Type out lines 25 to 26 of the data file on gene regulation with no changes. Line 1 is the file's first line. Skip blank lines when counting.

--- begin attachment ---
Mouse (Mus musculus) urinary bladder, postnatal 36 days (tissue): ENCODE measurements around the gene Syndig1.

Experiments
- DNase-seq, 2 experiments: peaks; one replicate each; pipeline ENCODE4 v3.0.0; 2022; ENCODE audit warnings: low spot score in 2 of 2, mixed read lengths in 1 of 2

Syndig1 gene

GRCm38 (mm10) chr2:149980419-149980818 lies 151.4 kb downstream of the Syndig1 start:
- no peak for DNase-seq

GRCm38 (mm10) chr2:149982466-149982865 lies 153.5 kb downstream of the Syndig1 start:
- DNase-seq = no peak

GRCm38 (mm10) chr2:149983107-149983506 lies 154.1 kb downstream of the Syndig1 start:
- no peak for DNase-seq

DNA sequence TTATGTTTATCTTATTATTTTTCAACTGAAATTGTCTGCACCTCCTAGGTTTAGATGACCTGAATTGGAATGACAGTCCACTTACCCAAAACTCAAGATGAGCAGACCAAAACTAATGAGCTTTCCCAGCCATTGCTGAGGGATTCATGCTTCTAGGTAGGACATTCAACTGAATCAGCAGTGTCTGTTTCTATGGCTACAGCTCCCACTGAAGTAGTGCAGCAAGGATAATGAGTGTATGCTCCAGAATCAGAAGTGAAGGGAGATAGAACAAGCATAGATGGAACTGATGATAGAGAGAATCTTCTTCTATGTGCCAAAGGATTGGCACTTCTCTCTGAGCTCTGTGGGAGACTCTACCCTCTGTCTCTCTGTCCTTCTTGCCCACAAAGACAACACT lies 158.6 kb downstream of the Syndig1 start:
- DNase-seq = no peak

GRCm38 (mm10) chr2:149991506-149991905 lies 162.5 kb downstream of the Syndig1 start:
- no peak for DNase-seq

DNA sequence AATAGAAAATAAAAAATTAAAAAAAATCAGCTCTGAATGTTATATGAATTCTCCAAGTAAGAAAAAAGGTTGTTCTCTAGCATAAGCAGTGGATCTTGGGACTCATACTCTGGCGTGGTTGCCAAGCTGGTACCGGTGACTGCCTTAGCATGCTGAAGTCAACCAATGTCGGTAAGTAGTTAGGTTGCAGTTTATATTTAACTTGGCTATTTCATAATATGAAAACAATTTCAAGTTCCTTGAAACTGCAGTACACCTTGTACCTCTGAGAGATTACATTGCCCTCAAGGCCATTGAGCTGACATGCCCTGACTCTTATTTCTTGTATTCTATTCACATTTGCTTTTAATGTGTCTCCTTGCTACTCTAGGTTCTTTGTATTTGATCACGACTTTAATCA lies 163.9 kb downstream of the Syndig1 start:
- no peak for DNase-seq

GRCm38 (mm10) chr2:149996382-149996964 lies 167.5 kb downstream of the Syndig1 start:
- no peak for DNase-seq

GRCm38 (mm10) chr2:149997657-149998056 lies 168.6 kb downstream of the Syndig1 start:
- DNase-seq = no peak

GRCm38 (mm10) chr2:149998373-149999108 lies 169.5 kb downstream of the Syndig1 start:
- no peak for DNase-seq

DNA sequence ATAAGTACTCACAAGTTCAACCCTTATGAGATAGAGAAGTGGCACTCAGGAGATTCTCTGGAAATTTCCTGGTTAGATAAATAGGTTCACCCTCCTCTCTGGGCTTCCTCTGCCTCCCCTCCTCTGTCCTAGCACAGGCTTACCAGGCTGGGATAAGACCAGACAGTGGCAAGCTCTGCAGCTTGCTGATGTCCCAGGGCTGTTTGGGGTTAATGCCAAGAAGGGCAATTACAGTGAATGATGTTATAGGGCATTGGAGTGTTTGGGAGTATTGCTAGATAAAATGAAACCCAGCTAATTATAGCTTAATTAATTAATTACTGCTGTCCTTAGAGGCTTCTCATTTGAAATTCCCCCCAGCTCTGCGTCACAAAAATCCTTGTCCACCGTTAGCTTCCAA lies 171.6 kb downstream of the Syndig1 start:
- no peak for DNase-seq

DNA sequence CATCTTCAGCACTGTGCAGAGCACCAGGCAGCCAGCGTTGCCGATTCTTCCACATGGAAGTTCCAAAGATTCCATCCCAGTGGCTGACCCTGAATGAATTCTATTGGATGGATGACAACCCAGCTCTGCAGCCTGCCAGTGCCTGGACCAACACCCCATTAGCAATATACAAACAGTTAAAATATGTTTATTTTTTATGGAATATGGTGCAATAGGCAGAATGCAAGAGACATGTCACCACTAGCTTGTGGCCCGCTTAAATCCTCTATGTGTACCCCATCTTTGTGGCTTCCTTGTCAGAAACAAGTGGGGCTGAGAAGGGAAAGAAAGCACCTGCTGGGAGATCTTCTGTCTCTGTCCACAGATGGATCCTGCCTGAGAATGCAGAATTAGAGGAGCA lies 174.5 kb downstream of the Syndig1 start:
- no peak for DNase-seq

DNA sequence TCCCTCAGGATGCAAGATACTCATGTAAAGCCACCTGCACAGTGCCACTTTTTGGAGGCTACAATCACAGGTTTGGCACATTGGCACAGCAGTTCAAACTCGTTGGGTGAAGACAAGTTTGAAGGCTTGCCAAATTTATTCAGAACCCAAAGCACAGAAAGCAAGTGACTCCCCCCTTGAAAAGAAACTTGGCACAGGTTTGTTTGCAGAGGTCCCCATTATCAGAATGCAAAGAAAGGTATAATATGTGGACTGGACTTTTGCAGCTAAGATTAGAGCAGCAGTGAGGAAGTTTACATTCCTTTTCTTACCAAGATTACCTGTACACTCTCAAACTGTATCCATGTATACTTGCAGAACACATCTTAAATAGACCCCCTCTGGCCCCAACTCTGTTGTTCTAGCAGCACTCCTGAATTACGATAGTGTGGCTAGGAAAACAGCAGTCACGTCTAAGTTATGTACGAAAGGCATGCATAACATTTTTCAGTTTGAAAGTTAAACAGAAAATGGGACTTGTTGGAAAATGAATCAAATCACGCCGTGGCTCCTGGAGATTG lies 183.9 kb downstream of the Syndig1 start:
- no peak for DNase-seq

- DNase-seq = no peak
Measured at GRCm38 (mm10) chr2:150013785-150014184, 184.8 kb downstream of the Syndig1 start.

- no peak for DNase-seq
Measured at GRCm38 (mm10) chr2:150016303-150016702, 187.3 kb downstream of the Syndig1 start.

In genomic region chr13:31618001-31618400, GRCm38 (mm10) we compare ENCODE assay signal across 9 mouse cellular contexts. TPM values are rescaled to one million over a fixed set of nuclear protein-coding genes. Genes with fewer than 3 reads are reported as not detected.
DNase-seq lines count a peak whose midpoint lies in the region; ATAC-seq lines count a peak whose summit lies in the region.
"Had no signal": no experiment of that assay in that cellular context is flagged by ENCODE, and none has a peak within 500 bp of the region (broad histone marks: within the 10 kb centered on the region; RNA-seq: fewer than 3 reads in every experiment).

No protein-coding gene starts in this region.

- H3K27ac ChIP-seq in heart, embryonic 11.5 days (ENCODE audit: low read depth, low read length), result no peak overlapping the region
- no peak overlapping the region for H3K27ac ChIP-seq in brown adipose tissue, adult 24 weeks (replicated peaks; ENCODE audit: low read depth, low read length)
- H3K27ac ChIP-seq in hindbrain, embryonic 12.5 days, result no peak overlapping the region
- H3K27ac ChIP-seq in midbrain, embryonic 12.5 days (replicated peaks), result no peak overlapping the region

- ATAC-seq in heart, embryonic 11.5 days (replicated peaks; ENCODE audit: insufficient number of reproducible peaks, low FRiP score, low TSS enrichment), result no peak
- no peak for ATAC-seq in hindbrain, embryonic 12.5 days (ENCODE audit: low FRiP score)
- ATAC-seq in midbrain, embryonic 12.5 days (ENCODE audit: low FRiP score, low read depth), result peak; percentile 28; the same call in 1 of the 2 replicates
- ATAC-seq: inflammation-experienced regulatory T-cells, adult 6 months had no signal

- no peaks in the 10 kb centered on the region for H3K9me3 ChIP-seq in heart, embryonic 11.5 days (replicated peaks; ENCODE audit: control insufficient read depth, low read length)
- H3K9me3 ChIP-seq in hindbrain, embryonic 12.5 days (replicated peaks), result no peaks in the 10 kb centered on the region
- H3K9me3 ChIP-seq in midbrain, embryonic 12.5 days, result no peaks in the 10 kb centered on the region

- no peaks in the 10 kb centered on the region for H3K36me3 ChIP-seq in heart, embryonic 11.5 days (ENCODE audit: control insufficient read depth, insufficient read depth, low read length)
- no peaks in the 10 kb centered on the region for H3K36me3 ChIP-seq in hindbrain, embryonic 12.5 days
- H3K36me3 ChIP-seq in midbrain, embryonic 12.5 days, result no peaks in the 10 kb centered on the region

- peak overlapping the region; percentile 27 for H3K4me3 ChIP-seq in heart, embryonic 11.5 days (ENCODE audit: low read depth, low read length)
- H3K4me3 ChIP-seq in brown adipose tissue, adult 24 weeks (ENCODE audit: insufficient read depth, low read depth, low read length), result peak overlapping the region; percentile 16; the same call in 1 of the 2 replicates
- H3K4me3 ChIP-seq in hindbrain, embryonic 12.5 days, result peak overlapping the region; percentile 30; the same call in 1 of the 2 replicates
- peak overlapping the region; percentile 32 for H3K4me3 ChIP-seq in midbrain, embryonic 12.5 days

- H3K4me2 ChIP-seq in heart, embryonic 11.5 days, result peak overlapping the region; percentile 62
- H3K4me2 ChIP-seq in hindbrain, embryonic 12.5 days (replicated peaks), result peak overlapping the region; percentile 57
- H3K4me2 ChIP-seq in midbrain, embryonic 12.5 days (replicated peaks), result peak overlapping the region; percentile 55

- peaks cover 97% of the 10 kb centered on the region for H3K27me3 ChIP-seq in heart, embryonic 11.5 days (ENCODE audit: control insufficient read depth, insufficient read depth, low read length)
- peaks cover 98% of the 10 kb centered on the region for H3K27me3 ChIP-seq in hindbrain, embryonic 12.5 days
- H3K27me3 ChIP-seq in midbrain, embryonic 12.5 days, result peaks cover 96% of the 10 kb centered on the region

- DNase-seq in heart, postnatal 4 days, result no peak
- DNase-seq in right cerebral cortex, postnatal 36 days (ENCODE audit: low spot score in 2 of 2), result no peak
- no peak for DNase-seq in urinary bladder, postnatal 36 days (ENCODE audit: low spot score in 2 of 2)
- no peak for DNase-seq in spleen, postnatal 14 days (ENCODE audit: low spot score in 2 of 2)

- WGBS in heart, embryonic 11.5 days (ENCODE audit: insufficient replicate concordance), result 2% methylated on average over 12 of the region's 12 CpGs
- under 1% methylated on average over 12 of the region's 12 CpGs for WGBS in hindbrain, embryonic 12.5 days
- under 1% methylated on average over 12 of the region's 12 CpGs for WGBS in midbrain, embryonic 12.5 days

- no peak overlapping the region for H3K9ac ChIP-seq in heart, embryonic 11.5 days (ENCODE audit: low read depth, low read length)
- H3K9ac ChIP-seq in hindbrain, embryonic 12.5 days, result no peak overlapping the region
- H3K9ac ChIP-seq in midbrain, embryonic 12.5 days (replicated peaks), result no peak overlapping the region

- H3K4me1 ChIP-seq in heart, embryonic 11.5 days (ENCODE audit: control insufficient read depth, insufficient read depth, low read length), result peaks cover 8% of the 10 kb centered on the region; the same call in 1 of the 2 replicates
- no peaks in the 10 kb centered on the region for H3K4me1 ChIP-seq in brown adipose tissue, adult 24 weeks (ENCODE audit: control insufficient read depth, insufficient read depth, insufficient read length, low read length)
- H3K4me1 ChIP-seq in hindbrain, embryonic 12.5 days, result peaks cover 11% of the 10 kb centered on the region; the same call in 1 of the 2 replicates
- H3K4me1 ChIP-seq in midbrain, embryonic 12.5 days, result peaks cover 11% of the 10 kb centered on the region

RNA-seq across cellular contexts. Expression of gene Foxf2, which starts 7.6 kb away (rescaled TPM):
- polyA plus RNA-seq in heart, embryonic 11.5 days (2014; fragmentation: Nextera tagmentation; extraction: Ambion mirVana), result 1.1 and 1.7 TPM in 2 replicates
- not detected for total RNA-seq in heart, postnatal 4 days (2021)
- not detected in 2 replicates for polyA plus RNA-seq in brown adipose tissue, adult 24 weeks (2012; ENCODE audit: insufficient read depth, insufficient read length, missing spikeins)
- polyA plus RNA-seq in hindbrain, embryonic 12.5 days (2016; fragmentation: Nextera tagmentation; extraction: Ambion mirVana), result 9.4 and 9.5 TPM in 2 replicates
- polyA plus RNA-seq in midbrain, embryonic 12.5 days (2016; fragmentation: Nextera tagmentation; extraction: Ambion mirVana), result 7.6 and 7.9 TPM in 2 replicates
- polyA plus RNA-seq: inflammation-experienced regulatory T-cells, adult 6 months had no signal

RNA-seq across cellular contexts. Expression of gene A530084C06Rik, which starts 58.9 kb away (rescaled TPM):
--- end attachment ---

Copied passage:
DNA sequence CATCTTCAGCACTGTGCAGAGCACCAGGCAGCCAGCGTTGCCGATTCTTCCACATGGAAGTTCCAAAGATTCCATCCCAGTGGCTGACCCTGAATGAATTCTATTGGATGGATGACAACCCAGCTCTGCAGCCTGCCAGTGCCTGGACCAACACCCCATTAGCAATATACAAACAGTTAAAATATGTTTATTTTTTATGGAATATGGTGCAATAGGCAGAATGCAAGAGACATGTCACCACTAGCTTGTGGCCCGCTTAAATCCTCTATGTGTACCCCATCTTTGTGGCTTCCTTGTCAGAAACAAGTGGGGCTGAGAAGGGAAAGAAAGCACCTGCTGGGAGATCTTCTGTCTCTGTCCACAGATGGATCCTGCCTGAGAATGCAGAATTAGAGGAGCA lies 174.5 kb downstream of the Syndig1 start:
- no peak for DNase-seq